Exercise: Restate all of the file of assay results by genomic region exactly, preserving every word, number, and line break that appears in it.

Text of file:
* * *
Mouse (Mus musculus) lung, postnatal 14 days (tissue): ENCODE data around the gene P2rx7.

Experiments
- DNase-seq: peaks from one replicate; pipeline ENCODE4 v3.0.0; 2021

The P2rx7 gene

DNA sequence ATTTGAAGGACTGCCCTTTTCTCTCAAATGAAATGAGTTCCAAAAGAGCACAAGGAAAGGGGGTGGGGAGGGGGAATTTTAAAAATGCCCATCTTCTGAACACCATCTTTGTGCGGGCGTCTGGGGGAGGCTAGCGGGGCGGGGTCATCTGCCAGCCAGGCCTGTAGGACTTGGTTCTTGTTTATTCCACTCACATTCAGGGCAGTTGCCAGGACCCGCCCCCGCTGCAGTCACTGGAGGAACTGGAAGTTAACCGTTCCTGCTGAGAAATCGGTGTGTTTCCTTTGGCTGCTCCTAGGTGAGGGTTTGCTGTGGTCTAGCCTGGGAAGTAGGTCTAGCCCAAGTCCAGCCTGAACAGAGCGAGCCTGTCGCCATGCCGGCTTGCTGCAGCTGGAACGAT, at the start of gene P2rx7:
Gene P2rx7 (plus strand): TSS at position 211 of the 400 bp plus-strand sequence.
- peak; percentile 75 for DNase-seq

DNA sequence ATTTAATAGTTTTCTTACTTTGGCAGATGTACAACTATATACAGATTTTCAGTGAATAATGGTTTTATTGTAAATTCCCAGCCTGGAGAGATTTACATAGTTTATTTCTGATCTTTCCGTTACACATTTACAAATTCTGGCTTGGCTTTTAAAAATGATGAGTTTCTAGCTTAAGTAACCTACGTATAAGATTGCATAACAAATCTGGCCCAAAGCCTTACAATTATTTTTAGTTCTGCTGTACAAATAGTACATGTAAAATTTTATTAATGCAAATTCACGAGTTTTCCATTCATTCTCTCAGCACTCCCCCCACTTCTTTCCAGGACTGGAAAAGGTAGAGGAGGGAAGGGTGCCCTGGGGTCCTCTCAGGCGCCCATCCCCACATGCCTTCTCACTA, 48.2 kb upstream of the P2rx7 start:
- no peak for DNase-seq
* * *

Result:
Mouse (Mus musculus) lung, postnatal 14 days (tissue): ENCODE data around the gene P2rx7.

Experiments
- DNase-seq: peaks from one replicate; pipeline ENCODE4 v3.0.0; 2021

The P2rx7 gene

DNA sequence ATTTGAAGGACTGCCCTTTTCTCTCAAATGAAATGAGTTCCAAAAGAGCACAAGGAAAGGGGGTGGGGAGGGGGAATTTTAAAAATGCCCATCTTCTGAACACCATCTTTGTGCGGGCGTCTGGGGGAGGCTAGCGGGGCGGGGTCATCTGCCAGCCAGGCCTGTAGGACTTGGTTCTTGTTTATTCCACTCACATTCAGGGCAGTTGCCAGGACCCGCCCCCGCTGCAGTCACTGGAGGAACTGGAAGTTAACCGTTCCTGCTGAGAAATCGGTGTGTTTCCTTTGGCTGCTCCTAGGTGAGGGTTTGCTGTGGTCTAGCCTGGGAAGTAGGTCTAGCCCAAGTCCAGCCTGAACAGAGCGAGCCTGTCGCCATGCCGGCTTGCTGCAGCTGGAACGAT, at the start of gene P2rx7:
Gene P2rx7 (plus strand): TSS at position 211 of the 400 bp plus-strand sequence.
- peak; percentile 75 for DNase-seq

DNA sequence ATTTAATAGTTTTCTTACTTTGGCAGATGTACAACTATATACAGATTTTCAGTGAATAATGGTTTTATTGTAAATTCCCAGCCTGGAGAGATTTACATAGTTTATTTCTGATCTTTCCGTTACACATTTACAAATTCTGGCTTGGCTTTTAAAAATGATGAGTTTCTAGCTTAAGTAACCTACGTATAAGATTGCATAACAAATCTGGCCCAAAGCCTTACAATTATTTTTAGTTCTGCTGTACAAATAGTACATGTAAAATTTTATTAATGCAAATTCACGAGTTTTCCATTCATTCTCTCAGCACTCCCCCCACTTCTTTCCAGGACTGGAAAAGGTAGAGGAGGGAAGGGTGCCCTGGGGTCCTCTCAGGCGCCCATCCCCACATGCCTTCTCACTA, 48.2 kb upstream of the P2rx7 start:
- no peak for DNase-seq